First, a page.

"Of course it's not." Especially since the other half of what he had seen of Simon had been the naked and unquestioning loyalty and devotion. That, too, was kept out of sight the majority of the time, only revealing itself by the shadow it cast. "But it's the best I can do, and the fairest."
Cordelia grunted. "Someone from ImpSec came to ask whether they should take him back to the hospital. I said I'd ask you. He'd probably be better off there, don't you think?"
Aral shook his head. "He wanted to be here. The doctors said he just needed to sleep it off, and I don't want him waking up in a different place from where he went to sleep, not like this. It's fine. I'll sit with him tonight. Everything's cancelled and they want me to stay here quietly and keep my head down until they've finished unravelling this, and I have about a thousand papers to read and letters to write, and I can do that here. I don't want him alone until he's himself again."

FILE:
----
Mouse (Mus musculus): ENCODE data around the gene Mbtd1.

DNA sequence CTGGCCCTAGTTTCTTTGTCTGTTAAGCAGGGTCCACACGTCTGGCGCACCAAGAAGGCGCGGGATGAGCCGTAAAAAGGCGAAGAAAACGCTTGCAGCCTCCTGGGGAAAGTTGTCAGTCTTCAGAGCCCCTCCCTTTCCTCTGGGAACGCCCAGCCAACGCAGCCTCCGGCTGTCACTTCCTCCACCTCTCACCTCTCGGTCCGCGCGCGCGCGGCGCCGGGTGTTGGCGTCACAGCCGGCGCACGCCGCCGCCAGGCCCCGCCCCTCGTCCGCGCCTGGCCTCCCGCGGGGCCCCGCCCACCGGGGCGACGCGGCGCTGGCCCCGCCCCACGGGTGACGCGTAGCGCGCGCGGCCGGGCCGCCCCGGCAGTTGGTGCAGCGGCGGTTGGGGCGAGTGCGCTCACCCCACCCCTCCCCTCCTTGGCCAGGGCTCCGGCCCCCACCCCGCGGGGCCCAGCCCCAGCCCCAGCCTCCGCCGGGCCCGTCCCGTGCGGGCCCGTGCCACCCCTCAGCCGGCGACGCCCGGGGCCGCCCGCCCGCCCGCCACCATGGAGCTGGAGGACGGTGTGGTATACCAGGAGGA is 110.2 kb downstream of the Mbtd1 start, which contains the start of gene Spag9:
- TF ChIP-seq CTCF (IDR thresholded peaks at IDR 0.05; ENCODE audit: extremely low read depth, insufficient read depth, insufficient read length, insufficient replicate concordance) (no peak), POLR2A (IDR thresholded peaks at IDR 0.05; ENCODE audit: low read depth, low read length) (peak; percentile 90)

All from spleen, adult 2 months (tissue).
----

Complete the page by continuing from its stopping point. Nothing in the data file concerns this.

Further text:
Cordelia stood up, shaking her head. "I don't think I'll ever understand you," she said. "Or Barrayar. If you care about him this much, how can do you these things to him?"
Aral stood still beside the bed. "It's not ... that's not how it works. It's his duty to serve me, and my duty to protect him. Today he has done me extraordinary service, and requires extraordinary protection. It all fits together." He extended a hand to Cordelia. "It does work, my Captain. Do you see it?" He paused. "Isn't it what you have with Bothari?"
That made Cordelia look down. "I suppose it is. Though as Miles gets bigger he's starting to command Bothari's loyalty in his own right. He takes after you, that way." She met his eye at last. "All right, love. At least you and Simon are playing by the same rules. Take good care of him."